4)   Jazz is the broadest of broad churches, yet retains its traditions

Another seeming contradiction. Jazz music is omnivorous, and always has been.  It is accepting of all material as being grist to the creative mill. It is a music that grew from the combining of many elements to create a new music, and a new approach to making music. From the outset it has been relentlessly modernistic – the new thing being prized, both instrumentally and in the overall music. Armstrong, Ellington, Parker, Coltrane, Miles – those five names alone embody a huge reservoir of innovation and dedication to the idea of change. The inclusion of new elements has been in jazz since the outset, and here, in the first part of the 21st century, jazz can cater for the widest possible tastes, yet still remain true to itself.

If you like swing, Brazilian music, Afro-Cuban music, electronica, extended form composition, instrumental virtuosity, lyrical simplicity, seriousness, playfulness, depth, bluesiness, mystery, orchestral writing, solo playing, funk, minimalism, density, sparseness, sad music, happy music, celebratory music, intense music – then there is something for you somewhere in the jazz tradition of the past 100 years.

There is no other music that encompasses the range of musical influences that jazz does, yet retains its own identity through its history,  rhythmic language, collective spirit, spontaneity, virtuosity, and improvisational traditions.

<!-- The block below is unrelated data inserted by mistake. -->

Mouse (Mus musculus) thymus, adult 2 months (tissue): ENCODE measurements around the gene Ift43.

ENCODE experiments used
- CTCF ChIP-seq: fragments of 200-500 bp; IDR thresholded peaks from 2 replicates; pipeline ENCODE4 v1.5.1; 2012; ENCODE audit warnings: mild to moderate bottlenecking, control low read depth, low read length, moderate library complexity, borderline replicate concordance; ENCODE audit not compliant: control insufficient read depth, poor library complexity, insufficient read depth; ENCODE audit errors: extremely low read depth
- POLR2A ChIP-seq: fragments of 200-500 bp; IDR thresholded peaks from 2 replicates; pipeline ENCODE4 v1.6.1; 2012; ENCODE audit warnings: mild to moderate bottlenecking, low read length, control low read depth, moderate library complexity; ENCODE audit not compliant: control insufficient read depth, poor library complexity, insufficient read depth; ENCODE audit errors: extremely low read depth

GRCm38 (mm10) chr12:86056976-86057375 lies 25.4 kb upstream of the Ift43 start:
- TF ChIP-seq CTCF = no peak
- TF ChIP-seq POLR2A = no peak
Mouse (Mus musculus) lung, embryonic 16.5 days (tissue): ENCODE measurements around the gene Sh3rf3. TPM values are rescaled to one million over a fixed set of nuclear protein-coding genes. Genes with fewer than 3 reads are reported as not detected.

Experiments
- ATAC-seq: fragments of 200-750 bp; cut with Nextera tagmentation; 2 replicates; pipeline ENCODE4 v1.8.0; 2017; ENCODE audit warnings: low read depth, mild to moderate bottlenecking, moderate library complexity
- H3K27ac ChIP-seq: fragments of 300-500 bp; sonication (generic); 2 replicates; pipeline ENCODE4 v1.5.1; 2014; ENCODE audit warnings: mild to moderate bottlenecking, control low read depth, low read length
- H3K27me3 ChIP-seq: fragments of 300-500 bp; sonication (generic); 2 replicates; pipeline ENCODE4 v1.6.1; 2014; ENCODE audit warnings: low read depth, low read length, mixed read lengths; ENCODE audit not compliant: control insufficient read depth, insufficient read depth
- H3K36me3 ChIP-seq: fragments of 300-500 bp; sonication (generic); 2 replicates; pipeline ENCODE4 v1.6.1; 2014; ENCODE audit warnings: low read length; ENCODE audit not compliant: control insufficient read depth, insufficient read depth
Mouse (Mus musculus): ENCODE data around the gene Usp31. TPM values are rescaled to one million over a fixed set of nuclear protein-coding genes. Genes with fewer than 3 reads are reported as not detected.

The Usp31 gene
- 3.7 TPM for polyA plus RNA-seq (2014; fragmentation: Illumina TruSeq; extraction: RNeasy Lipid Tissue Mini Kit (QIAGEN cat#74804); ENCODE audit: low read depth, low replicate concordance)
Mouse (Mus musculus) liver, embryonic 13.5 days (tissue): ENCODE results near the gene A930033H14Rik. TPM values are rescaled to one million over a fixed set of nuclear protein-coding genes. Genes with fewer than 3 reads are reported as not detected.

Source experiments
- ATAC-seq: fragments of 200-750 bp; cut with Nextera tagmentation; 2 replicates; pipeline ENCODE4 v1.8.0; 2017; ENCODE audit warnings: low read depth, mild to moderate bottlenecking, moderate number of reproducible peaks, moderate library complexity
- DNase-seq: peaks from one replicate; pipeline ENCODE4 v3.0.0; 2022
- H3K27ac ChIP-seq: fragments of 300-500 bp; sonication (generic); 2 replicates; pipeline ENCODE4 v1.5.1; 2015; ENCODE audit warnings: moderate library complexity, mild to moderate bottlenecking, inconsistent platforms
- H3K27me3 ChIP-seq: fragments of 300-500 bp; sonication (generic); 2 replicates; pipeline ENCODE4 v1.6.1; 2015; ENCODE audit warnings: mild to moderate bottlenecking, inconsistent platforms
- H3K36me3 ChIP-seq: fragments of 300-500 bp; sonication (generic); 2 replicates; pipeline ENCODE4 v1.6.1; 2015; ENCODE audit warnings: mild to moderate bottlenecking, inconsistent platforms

5)   Jazz musicians love music……..

That may sound self evident, but not all professional musicians love music, surprising as that may seem to the lay person. There are many professional musicians who are not particularly invested in music for its own sake. They may find it a convenient way to earn a living and they may even enjoy what they do for social reasons. Many professional musicians are certainly interested in the craft of music, and interested in the social aspects of being around music (who got what gig, - and why they shouldn’t have, anecdote after anecdote, who screwed up on this or that gig etc.), but they’re often not terribly interested in music as an art form. And some, (though not all of course), orchestral musicians are  clock punchers, working every week for their salary. Highly skilled of course, but ultimately not too invested in the music they play.